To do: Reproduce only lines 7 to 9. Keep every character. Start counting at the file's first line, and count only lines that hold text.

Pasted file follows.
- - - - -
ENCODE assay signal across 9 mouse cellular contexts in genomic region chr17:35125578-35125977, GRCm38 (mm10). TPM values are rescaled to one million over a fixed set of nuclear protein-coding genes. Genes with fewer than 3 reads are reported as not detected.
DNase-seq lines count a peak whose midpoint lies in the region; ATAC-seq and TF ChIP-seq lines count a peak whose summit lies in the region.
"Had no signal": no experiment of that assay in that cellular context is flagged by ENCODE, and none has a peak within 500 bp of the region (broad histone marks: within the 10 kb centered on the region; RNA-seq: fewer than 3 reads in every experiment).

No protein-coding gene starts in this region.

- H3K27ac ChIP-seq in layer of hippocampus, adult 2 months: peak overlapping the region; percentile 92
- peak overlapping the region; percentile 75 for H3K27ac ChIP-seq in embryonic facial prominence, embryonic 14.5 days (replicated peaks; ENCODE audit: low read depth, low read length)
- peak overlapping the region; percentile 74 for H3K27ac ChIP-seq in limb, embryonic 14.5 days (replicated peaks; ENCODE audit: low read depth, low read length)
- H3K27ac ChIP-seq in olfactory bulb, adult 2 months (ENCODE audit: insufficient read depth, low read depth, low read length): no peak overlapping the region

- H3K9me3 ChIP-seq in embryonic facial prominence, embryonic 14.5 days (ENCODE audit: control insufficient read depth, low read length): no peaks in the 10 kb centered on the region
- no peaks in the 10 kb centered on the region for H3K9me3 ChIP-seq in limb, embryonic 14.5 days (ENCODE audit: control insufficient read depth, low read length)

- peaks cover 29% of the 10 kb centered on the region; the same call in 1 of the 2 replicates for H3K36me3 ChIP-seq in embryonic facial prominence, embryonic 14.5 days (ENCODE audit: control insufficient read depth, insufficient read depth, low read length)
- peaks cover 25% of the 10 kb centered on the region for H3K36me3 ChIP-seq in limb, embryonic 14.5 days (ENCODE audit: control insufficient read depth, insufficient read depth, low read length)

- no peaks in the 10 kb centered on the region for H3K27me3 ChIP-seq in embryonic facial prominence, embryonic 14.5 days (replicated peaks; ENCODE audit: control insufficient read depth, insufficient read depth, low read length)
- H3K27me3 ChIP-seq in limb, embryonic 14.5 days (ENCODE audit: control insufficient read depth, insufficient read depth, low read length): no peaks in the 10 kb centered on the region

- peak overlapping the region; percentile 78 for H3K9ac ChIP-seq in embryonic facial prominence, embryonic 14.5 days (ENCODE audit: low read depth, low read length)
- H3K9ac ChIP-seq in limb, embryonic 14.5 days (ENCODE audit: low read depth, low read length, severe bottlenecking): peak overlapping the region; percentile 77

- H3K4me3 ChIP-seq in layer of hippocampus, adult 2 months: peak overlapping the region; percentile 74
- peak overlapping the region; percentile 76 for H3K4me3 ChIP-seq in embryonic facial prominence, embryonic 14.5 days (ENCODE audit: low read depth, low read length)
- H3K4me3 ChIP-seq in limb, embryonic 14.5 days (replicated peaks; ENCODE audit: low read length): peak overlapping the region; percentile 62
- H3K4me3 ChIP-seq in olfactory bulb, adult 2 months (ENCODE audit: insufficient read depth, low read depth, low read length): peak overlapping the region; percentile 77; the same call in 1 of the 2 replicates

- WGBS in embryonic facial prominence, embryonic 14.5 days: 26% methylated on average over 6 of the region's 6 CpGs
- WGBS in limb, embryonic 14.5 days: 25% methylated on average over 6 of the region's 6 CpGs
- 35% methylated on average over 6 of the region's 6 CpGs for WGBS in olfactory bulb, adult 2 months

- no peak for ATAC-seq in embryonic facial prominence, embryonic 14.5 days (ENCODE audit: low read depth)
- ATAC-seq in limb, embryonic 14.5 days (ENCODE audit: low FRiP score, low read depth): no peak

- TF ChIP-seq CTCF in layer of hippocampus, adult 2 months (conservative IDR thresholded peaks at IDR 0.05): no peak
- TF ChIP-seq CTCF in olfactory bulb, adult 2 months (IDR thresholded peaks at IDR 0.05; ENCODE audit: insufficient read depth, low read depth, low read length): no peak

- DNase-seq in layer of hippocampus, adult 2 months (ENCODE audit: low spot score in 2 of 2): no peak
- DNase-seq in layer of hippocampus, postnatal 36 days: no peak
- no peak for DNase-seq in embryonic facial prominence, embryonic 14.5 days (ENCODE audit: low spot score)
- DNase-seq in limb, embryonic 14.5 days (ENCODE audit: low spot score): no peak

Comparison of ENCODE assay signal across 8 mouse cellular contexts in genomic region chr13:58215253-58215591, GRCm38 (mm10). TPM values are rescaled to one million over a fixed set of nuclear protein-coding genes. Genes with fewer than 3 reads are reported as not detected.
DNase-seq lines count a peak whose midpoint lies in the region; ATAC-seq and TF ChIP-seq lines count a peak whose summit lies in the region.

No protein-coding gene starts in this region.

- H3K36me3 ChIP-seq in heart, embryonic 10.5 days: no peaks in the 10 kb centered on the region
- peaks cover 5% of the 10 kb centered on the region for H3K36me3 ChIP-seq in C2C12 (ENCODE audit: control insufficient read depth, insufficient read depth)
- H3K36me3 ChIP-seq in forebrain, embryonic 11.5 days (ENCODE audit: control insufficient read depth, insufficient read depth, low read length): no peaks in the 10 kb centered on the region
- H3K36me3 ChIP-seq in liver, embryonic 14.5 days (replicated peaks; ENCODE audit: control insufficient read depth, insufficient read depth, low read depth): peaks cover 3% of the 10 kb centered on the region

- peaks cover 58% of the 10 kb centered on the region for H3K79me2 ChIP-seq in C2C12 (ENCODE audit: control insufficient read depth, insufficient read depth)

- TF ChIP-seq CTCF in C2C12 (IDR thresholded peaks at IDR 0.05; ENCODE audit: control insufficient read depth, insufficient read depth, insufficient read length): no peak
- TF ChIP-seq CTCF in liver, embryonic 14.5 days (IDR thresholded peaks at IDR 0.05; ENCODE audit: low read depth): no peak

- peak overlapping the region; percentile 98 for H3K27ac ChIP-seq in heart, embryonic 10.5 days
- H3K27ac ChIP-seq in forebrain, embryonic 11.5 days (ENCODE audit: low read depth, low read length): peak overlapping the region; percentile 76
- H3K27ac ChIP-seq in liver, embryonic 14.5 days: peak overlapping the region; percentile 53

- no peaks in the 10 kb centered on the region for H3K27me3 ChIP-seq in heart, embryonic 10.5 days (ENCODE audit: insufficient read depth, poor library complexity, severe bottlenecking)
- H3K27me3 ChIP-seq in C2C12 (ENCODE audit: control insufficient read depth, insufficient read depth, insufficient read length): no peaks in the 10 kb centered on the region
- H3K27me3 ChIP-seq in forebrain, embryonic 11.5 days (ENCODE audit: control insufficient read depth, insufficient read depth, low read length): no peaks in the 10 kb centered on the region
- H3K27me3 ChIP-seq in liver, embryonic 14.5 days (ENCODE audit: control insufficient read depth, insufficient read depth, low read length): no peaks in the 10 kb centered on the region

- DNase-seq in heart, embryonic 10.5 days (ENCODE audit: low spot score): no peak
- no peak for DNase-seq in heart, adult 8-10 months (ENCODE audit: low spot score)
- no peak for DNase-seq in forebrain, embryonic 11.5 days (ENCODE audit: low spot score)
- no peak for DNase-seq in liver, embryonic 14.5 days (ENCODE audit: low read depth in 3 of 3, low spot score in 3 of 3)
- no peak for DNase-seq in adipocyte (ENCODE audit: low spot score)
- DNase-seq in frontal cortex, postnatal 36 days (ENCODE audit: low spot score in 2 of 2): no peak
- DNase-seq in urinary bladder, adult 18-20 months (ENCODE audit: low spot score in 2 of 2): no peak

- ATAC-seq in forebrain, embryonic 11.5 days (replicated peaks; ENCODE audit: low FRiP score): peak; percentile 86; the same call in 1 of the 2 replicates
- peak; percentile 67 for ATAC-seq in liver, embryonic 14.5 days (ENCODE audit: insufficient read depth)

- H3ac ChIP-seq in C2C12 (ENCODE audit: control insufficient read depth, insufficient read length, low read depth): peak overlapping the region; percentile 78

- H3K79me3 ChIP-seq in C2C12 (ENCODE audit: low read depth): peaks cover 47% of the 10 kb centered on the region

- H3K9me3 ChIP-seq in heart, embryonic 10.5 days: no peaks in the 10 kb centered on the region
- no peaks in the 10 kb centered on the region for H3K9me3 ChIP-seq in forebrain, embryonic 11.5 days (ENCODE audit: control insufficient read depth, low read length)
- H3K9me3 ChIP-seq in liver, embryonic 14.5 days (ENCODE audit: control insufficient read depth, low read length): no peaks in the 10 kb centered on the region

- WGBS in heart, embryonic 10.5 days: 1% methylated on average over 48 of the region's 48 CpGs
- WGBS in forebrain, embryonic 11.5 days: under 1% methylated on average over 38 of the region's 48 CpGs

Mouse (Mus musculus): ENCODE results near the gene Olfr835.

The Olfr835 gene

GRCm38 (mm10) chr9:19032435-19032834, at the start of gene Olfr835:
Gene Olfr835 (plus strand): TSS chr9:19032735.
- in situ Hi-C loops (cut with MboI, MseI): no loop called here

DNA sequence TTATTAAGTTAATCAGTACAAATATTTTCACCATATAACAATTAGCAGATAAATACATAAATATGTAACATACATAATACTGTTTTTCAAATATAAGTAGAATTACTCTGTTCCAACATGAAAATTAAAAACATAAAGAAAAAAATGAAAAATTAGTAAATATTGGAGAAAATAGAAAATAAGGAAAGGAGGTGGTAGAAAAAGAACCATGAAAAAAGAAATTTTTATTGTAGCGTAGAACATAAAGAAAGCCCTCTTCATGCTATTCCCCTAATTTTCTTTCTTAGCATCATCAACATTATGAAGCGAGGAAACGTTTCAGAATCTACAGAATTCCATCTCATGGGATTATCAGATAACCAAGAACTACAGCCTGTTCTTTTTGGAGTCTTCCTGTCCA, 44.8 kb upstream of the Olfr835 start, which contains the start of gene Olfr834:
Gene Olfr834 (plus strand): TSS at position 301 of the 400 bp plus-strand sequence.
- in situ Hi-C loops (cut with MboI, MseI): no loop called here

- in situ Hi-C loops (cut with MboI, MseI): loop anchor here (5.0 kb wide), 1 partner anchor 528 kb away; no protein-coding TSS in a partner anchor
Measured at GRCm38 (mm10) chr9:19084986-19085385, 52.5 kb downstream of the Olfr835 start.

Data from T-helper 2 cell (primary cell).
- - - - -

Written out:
- peak overlapping the region; percentile 74 for H3K27ac ChIP-seq in limb, embryonic 14.5 days (replicated peaks; ENCODE audit: low read depth, low read length)
- H3K27ac ChIP-seq in olfactory bulb, adult 2 months (ENCODE audit: insufficient read depth, low read depth, low read length): no peak overlapping the region

- H3K9me3 ChIP-seq in embryonic facial prominence, embryonic 14.5 days (ENCODE audit: control insufficient read depth, low read length): no peaks in the 10 kb centered on the region